Russian Foreign Minister Sergey Lavrov has held a meeting with Federica Mogherini, the High Representative of the European Union for Foreign Affairs and Security Policy.
Mogherini used her meeting to justify the EU’s sanctions levelled against Russia since 2014. She again raised the tired old issue of Crimea to justify the sanctions.
The EU’s almost pathological obsession with Crimea is not only strange but it is becoming mystifying.
The EU is not the United Nations and many member states of the fractious body have expressed discontent with a European trading and cooperative bloc involving itself in foreign affairs, especially when those foreign affairs do not in any way impact on the EU’s ability to function on behalf of its member states.
As it stands, the EU imposed sanctions have if anything, helped the Russian agricultural sector. The opposite is true of countries in the EU like Poland who have seen their export markets retard since the imposition of sanctions.
Furthermore, with actual political crises in Turkey, Syria, Iraq and East Asia, it beggars belief that the EU insists on speaking of a non-existent crisis.
Crimea is not now nor has it recently been a war zone nor a region of political conflict. Had the votes of the Crimean people in 2014 not be immediately recognised by Russia, Crimea may well have become a war zone in the way that Donbass has become for this very reason.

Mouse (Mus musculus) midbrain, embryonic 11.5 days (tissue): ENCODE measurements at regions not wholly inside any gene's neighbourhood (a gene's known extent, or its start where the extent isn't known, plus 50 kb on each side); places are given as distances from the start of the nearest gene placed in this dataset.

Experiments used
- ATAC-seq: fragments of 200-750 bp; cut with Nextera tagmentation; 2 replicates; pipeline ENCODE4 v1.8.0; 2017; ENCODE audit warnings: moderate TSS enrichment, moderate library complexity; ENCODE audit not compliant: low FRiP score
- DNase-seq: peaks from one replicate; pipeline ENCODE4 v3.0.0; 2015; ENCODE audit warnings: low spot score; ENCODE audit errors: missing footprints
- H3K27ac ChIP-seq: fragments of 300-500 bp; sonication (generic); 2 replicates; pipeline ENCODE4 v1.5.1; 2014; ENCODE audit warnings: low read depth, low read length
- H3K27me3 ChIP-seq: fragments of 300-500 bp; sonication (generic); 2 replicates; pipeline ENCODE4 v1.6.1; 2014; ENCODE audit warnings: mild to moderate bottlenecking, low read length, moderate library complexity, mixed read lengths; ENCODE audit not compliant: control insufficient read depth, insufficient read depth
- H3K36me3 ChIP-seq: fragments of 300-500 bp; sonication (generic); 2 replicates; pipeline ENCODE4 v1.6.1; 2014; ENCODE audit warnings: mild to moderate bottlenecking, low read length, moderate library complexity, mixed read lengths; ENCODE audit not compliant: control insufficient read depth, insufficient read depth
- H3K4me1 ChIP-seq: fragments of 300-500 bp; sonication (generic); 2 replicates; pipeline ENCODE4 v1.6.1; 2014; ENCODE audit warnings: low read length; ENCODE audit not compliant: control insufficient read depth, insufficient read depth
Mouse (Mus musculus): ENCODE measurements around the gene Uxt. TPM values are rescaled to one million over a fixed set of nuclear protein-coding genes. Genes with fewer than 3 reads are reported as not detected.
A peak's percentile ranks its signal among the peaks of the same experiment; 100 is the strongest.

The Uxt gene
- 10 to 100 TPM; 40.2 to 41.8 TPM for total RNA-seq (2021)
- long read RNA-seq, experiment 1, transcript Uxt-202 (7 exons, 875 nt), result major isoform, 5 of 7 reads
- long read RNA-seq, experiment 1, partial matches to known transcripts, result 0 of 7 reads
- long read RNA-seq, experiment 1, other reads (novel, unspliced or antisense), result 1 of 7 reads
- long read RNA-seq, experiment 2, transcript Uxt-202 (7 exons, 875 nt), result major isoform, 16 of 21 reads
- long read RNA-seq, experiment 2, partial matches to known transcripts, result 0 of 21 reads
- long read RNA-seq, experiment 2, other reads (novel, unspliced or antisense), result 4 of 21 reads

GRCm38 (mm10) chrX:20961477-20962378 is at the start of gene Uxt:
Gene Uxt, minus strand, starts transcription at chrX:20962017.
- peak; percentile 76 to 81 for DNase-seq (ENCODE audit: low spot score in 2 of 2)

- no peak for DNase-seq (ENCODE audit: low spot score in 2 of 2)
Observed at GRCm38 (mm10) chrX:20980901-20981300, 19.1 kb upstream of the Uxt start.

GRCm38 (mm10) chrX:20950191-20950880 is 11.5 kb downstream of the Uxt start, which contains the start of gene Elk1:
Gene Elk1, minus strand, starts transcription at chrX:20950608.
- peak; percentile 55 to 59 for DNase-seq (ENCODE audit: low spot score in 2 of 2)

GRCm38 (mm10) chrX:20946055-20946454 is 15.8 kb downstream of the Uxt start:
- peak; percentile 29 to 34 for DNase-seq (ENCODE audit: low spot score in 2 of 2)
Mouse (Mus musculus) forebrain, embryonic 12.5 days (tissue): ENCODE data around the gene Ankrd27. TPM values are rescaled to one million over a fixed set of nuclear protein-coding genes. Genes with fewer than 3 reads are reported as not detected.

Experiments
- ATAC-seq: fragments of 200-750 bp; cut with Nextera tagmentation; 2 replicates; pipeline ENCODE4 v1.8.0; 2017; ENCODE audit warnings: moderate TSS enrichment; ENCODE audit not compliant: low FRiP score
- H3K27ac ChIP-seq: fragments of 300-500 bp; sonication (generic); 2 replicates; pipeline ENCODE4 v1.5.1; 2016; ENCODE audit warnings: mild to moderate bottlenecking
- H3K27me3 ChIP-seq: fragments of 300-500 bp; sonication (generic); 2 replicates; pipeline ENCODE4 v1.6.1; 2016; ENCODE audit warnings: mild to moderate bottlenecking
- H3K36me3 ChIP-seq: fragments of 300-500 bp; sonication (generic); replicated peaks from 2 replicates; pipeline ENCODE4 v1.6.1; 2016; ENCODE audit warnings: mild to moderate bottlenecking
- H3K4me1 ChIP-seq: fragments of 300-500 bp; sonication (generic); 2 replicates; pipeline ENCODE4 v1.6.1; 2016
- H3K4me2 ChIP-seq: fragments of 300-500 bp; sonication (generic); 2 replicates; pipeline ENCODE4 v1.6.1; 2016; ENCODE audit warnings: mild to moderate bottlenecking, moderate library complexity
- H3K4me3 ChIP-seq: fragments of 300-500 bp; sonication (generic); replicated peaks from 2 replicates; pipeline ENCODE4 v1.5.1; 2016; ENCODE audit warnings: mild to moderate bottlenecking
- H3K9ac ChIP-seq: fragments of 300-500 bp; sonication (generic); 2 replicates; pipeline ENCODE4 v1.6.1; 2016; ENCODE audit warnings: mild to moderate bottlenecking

Luckily, in the case of Crimea, Russia directly listen to the democratic expression of self-determination from the people and since then, Crimea has continued to function as a peaceful Republic of the Russian Federation. The same is true for the Federal City of Sevastopol which voted to re-unite with Russia at the same time as the rest of Crimea.
Lavrov answered the strange EU grievances with an interesting analogy, one that in the wake of Brexit will ring close to home for officials in Brussels. He stated,
“Since Federica mentioned the Crimea, I will note that the Crimea is part of Russia in accordance with the will of the Crimean people. I have not heard that the European Union has challenged the statements of the British Prime Ministers on the Falkland Islands that no one has the right to challenge the right of the people of these islands to self-determination. We ask, at least, for the same attitude towards the people of the Crimea, which are much closer to Russia”.
In the eyes of the wider world, Crimea’s peaceful status has long been settled. Many in the EU are starting to increasingly starting to sound like post-war German reactionaries who wanted a post-1945 Germany to return to its 1938 borders. That did not happen and nor will the status of Crimea change.
One is tempted to say, “Some peninsulas are Russian, get over it”!
This is all the more relevant today as the only major peninsula where there is conflict is on the other side of Russia. It’s called the Korean peninsula.